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The Talented Mr. Ripley: Anthony Minghella did not like Procrustes


Charismatic Jude Law unbalances the film
Walter Murch Film-maker
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There's a fascinating thing that happens in the film with the death of Dickie, the character played by Jude Law, and this happens probably half the way through the film. And it's the result of an argument in a boat between Tom, played by Matt Damon, and Dickie, played by Jude Law. Tom essentially feels that Dickie could come into a homosexual relationship, even though it's never implied exactly what that means. But we could live together, here's how it would work. And this is the first news that Dickie has that this is what's on Tom's mind, even though he's been trying to push Tom away in the scenes ahead of that. It's like, 'What, no, what? Are you crazy? I'm going to marry Marge.' You know, the Gwyneth Paltrow character. And as a result, they get into a shoving match, and Tom responds with a swing of an oar which clips Dickie and really seriously wounds him. The fight happens on the boat, it's very grisly, and it could go one way or the other, but eventually Tom kills Dickie. And if you read the screenplay, it's fine, it works fine. The twist that happened in the actual film is that Jude's portrayal of Dickie was so charismatic and such a revelation... Jude had been in a couple of films before this, but this was like... again, like Al Pacino in The Godfather. It was like: here is a movie star. And he played... The character is like a movie star. Dickie is kind of glamourous and famous, so a movie star approach to this character of glamourous, trips on a yacht around Italy with more money than you could ever spend, and what are we going to do with this $1,000? It's all a movie star world, to which Tom, the poor, mousey Matt Damon character, is fatally attracted to this flame.

And I had... It takes a while for the film, when you watch it, to recover from the death of Dickie. And as a thought experiment, if the Dickie character had been played by a less charismatic actor, then it probably wouldn't have been such a problem, but the brightness of Jude's performance was so brilliant and bright that your eyes got used to it, in a sense. Your mental iris kind of clamped down because of this brilliance, and then when he's gone, suddenly you're in the darkness. Where is this film, where can we go now? It's like you're sort of, like, 'You mean this is it? The rest of the film is just these people?' And eventually, you recover, and it's like, eventually, your irises open up again and you get used to the darkness without Dickie. And I don't know what the answer is; there isn't really an answer, because that character has to be charismatic. But I don't think anyone, even Anthony, knew exactly how charismatic the Jude Law character was going to be. So you confront these kind of issues in film construction, where you're trying... where the fact that something is great creates a problem. Again, the films, as we've been saying, are all about the internal balance of the film. And just as a bad performance, of course, can hurt a film, so a really, overly brilliant performance can also unbalance the film. Especially as in this case, the character disappears at the halfway point of the film and you've still got another hour or so to go.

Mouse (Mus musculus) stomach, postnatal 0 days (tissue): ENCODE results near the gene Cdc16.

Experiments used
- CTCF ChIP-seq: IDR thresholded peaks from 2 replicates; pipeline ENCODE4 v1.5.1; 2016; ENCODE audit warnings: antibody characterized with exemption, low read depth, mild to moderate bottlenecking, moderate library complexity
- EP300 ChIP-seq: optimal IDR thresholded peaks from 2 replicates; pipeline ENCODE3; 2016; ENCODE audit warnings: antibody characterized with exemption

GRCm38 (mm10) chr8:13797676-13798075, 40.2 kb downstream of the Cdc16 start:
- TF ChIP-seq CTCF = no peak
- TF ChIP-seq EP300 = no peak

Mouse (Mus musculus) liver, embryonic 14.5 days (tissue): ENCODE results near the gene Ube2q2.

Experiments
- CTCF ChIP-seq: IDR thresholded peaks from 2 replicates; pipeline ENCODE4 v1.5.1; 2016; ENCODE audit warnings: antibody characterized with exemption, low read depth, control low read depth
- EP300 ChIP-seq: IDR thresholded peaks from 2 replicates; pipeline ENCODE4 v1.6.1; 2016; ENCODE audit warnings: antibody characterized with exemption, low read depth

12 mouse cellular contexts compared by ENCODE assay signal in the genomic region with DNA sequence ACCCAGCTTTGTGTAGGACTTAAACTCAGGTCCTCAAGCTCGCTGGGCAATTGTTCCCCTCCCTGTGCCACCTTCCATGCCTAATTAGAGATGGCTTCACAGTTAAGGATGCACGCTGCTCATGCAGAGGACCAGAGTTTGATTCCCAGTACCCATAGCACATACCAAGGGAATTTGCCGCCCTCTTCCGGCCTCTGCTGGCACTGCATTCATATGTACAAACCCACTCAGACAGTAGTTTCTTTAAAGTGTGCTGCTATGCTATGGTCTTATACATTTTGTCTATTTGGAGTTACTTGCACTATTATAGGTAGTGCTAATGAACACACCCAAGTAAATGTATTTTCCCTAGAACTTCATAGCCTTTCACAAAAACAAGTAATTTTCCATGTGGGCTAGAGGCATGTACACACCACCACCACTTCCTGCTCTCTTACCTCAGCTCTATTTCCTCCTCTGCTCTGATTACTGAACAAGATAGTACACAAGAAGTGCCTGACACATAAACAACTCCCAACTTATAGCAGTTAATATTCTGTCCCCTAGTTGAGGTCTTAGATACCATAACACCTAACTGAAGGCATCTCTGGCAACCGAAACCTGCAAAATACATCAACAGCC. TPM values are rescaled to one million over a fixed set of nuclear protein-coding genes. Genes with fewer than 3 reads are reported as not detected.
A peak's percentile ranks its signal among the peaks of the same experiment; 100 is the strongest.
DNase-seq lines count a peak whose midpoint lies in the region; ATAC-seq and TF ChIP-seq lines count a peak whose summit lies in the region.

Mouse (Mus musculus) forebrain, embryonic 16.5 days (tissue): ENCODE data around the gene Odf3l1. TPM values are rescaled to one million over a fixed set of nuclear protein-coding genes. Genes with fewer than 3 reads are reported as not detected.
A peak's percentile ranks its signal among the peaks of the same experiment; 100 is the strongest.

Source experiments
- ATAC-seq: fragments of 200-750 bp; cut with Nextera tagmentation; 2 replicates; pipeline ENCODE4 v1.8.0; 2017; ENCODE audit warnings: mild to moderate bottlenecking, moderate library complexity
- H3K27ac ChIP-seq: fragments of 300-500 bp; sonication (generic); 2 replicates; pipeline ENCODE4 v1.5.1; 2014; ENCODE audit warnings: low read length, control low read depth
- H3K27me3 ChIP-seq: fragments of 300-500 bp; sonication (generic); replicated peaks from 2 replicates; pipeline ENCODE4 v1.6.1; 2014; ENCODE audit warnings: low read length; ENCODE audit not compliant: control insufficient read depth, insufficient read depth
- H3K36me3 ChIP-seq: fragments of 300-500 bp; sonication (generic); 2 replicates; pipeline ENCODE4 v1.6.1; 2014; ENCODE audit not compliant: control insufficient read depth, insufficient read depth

Born in 1943 in New York City, Murch graduated from the University of Southern California's School of Cinema-Television. His career stretches back to 1969 and includes work on Apocalypse Now, The Godfather I, II, and III, American Graffiti, The Conversation, and The English Patient. He has been referred to as 'the most respected film editor and sound designer in modern cinema.' In a career that spans over 40 years, Murch is perhaps best known for his collaborations with Francis Ford Coppola, beginning in 1969 with The Rain People. After working with George Lucas on THX 1138 (1971), which he co-wrote, and American Graffiti (1973), Murch returned to Coppola in 1974 for The Conversation, resulting in his first Academy Award nomination. Murch's pioneering achievements were acknowledged by Coppola in his follow-up film, the 1979 Palme d'Or winner Apocalypse Now, for which Murch was granted, in what is seen as a film-history first, the screen credit 'Sound Designer.' Murch has been nominated for nine Academy Awards and has won three, for best sound on Apocalypse Now (for which he and his collaborators devised the now-standard 5.1 sound format), and achieving an unprecedented double when he won both Best Film Editing and Best Sound for his work on The English Patient. Murch’s contributions to film reconstruction include 2001's Apocalypse Now: Redux and the 1998 re-edit of Orson Welles's Touch of Evil. He is also the director and co-writer of Return to Oz (1985). In 1995, Murch published a book on film editing, In the Blink of an Eye: A Perspective on Film Editing, in which he urges editors to prioritise emotion.

Listeners: Christopher Sykes

Christopher Sykes is an independent documentary producer who has made a number of films about science and scientists for BBC TV, Channel Four, and PBS.

Tags: The Talented Mr. Ripley, Jude Law, Matt Damon

Duration: 4 minutes, 40 seconds

Date story recorded: April 2016

Date story went live: 29 March 2017